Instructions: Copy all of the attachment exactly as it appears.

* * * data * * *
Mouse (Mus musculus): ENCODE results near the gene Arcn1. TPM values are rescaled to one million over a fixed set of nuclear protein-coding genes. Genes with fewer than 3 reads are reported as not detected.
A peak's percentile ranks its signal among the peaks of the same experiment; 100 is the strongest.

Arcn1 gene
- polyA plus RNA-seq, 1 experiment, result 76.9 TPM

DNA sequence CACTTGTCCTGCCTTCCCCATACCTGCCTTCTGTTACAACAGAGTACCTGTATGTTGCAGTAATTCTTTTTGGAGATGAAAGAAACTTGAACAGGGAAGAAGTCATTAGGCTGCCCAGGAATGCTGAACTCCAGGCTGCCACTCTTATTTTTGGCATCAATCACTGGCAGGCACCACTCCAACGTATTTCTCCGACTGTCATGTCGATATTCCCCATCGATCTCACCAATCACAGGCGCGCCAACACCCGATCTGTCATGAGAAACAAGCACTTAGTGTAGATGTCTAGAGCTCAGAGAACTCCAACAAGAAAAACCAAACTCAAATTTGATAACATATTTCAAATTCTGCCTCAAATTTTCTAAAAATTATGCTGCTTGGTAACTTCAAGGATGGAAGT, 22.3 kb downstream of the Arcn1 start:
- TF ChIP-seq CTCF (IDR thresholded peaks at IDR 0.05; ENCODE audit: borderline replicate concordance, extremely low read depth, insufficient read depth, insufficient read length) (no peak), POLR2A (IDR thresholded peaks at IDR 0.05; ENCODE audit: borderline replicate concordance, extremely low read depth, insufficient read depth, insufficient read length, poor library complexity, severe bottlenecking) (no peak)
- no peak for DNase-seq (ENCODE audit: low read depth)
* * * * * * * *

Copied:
Mouse (Mus musculus): ENCODE results near the gene Arcn1. TPM values are rescaled to one million over a fixed set of nuclear protein-coding genes. Genes with fewer than 3 reads are reported as not detected.
A peak's percentile ranks its signal among the peaks of the same experiment; 100 is the strongest.

Arcn1 gene
- polyA plus RNA-seq, 1 experiment, result 76.9 TPM

DNA sequence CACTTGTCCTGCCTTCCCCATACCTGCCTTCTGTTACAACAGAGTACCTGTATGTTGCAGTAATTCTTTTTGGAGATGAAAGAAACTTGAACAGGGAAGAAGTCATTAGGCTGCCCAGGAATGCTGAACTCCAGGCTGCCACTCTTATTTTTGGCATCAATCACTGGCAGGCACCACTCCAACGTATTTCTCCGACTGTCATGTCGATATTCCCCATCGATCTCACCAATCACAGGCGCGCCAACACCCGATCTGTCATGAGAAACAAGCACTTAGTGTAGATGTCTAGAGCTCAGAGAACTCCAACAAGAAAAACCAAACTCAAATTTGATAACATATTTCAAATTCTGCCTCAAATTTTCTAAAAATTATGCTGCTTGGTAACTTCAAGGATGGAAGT, 22.3 kb downstream of the Arcn1 start:
- TF ChIP-seq CTCF (IDR thresholded peaks at IDR 0.05; ENCODE audit: borderline replicate concordance, extremely low read depth, insufficient read depth, insufficient read length) (no peak), POLR2A (IDR thresholded peaks at IDR 0.05; ENCODE audit: borderline replicate concordance, extremely low read depth, insufficient read depth, insufficient read length, poor library complexity, severe bottlenecking) (no peak)
- no peak for DNase-seq (ENCODE audit: low read depth)